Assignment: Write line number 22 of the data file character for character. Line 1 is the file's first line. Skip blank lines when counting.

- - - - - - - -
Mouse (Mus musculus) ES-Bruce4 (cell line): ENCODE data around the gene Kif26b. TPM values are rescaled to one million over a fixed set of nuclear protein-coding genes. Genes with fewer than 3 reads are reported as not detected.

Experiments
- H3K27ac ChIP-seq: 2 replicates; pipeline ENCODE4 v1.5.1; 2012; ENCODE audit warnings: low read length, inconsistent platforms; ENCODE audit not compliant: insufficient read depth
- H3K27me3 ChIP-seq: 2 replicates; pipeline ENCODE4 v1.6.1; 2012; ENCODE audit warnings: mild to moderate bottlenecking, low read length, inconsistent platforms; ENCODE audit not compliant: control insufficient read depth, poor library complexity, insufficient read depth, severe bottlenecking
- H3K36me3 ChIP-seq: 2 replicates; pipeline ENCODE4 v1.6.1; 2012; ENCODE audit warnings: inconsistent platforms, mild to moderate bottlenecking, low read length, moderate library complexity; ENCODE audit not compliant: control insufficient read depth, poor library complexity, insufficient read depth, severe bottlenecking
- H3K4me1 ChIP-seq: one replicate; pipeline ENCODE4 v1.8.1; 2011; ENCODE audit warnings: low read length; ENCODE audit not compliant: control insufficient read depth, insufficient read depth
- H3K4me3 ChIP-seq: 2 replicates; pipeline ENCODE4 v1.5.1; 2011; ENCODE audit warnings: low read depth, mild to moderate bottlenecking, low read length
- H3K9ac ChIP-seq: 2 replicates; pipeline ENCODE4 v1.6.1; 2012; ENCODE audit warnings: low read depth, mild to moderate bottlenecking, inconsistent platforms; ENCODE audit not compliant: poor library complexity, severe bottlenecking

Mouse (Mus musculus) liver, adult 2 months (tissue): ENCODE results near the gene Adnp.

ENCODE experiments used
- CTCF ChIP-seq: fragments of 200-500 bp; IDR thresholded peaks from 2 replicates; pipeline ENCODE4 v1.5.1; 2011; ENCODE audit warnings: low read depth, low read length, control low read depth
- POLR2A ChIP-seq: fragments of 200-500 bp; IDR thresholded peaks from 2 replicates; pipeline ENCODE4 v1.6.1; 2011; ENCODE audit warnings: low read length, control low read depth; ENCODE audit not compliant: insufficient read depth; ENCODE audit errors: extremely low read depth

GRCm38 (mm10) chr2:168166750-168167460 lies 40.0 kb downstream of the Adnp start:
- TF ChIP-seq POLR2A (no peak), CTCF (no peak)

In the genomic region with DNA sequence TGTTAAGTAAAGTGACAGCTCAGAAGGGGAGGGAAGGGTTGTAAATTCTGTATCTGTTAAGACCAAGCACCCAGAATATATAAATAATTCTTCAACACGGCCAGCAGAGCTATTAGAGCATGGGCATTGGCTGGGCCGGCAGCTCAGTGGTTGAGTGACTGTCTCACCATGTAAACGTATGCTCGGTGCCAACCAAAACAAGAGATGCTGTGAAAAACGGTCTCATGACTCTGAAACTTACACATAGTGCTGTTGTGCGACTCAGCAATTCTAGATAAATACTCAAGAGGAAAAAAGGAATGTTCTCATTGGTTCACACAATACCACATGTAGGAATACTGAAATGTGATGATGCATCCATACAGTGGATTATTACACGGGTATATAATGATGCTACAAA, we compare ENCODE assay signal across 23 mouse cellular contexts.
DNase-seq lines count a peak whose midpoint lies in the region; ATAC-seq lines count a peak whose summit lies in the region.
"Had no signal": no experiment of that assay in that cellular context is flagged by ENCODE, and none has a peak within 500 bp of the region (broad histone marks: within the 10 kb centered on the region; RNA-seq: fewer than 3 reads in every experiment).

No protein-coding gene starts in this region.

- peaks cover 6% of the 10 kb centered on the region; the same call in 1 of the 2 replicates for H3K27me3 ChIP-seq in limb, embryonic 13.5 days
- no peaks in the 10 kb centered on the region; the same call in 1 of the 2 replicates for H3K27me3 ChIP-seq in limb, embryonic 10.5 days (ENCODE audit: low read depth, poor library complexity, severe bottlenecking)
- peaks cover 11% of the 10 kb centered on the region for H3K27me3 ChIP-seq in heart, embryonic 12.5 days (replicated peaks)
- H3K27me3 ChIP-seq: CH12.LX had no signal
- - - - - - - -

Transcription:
- H3K27me3 ChIP-seq: CH12.LX had no signal